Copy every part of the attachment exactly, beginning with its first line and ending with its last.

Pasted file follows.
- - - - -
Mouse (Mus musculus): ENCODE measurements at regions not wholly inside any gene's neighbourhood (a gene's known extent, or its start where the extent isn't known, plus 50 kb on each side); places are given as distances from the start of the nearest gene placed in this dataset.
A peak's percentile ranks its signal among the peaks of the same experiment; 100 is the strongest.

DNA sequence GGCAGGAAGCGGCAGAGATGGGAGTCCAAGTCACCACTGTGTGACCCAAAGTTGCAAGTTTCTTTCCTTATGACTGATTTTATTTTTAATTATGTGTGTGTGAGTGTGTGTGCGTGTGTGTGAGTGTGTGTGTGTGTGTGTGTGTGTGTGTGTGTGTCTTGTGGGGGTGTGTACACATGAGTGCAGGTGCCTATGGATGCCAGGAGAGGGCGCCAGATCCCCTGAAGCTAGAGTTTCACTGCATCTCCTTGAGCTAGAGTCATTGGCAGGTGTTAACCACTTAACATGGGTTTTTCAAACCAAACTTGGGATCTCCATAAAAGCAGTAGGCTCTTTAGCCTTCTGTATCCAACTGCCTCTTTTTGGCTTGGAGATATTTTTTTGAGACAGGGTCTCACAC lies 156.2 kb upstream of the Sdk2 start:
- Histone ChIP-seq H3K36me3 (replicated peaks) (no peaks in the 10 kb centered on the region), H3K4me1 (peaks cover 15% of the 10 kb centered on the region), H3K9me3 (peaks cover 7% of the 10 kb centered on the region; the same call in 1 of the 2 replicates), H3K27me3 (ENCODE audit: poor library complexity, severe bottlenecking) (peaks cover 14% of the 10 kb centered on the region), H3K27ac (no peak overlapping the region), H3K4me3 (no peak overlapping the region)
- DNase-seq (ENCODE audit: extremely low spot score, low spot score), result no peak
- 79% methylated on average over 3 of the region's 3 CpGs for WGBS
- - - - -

Mouse (Mus musculus): ENCODE measurements at regions not wholly inside any gene's neighbourhood (a gene's known extent, or its start where the extent isn't known, plus 50 kb on each side); places are given as distances from the start of the nearest gene placed in this dataset.
A peak's percentile ranks its signal among the peaks of the same experiment; 100 is the strongest.

DNA sequence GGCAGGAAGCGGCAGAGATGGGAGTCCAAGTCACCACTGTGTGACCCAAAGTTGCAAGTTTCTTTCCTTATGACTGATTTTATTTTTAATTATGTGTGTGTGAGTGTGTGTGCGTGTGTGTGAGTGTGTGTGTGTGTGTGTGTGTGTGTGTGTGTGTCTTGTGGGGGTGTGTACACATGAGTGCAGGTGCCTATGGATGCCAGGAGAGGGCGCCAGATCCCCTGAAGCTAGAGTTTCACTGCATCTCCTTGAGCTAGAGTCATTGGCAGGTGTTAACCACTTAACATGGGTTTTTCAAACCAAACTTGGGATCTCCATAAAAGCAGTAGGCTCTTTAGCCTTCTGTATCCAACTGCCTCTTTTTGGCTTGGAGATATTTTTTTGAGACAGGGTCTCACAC lies 156.2 kb upstream of the Sdk2 start:
- Histone ChIP-seq H3K36me3 (replicated peaks) (no peaks in the 10 kb centered on the region), H3K4me1 (peaks cover 15% of the 10 kb centered on the region), H3K9me3 (peaks cover 7% of the 10 kb centered on the region; the same call in 1 of the 2 replicates), H3K27me3 (ENCODE audit: poor library complexity, severe bottlenecking) (peaks cover 14% of the 10 kb centered on the region), H3K27ac (no peak overlapping the region), H3K4me3 (no peak overlapping the region)
- DNase-seq (ENCODE audit: extremely low spot score, low spot score), result no peak
- 79% methylated on average over 3 of the region's 3 CpGs for WGBS